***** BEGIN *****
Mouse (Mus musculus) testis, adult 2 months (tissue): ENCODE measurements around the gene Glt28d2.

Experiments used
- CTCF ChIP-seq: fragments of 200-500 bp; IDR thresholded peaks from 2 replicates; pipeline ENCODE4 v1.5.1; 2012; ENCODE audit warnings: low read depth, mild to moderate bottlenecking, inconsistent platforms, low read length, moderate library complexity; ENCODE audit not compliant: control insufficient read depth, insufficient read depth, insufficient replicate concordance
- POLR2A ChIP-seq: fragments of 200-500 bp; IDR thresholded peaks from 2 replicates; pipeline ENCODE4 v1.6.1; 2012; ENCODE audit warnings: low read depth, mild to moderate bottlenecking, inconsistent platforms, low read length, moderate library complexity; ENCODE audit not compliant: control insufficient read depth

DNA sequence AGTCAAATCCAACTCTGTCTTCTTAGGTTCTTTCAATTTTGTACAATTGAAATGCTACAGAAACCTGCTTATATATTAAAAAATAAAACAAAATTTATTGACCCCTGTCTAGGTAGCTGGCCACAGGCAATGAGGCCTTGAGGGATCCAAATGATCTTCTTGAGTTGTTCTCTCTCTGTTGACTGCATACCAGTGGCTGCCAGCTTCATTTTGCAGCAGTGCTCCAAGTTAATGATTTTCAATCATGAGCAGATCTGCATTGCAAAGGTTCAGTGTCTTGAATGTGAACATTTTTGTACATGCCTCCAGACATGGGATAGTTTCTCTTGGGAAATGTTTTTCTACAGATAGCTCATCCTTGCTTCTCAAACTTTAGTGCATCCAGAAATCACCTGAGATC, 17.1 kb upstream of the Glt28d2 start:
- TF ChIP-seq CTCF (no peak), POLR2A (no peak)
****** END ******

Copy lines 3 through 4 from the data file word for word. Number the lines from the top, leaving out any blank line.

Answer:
- CTCF ChIP-seq: fragments of 200-500 bp; IDR thresholded peaks from 2 replicates; pipeline ENCODE4 v1.5.1; 2012; ENCODE audit warnings: low read depth, mild to moderate bottlenecking, inconsistent platforms, low read length, moderate library complexity; ENCODE audit not compliant: control insufficient read depth, insufficient read depth, insufficient replicate concordance
- POLR2A ChIP-seq: fragments of 200-500 bp; IDR thresholded peaks from 2 replicates; pipeline ENCODE4 v1.6.1; 2012; ENCODE audit warnings: low read depth, mild to moderate bottlenecking, inconsistent platforms, low read length, moderate library complexity; ENCODE audit not compliant: control insufficient read depth